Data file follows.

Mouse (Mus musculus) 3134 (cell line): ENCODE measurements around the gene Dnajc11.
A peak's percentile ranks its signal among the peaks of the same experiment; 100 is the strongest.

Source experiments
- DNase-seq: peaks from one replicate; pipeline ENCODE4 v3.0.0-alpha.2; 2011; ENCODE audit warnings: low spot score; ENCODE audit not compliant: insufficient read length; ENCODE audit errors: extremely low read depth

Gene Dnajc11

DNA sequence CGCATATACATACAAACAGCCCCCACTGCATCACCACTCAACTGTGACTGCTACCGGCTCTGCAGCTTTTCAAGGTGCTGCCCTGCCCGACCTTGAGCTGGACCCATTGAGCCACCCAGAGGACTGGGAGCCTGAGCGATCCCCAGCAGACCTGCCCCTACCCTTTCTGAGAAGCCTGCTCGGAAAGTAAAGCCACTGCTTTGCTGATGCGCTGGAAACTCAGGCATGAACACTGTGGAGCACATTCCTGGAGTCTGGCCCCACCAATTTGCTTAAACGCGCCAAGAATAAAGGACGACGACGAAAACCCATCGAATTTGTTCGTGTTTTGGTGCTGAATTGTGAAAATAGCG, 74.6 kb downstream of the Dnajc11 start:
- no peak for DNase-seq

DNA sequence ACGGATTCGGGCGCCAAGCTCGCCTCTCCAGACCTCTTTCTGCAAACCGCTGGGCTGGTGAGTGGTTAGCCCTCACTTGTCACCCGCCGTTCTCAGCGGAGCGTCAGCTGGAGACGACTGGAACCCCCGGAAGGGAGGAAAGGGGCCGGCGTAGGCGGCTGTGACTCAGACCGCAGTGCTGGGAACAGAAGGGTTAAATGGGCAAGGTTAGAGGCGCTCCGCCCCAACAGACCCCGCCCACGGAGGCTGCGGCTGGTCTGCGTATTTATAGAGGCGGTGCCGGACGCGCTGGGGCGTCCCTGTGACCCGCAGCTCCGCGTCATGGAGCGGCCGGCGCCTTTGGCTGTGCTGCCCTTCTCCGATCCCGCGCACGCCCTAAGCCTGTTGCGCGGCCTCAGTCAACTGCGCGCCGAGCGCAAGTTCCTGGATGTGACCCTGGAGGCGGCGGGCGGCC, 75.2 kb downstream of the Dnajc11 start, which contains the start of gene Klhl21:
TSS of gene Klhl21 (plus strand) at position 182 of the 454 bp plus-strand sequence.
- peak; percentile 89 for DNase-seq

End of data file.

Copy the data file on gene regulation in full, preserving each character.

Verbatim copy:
Mouse (Mus musculus) 3134 (cell line): ENCODE measurements around the gene Dnajc11.
A peak's percentile ranks its signal among the peaks of the same experiment; 100 is the strongest.

Source experiments
- DNase-seq: peaks from one replicate; pipeline ENCODE4 v3.0.0-alpha.2; 2011; ENCODE audit warnings: low spot score; ENCODE audit not compliant: insufficient read length; ENCODE audit errors: extremely low read depth

Gene Dnajc11

DNA sequence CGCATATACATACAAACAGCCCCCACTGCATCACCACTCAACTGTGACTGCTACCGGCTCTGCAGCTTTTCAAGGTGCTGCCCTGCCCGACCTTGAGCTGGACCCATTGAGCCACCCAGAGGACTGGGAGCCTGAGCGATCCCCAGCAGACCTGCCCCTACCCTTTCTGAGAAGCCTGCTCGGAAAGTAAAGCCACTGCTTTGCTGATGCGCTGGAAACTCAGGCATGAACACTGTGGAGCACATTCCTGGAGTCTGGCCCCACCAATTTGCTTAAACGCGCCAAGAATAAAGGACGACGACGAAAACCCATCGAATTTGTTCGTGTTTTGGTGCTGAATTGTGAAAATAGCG, 74.6 kb downstream of the Dnajc11 start:
- no peak for DNase-seq

DNA sequence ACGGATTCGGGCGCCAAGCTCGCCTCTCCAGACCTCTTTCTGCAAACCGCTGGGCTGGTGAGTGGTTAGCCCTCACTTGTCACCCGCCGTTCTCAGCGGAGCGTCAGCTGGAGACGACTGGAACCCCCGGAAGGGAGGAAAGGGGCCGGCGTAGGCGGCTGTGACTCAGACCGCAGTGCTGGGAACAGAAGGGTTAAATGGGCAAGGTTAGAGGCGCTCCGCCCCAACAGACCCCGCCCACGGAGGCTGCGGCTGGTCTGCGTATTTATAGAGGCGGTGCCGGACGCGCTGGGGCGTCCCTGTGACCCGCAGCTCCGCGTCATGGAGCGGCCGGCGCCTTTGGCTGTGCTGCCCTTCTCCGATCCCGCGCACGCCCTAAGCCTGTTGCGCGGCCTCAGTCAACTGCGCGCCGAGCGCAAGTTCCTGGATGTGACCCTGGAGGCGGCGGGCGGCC, 75.2 kb downstream of the Dnajc11 start, which contains the start of gene Klhl21:
TSS of gene Klhl21 (plus strand) at position 182 of the 454 bp plus-strand sequence.
- peak; percentile 89 for DNase-seq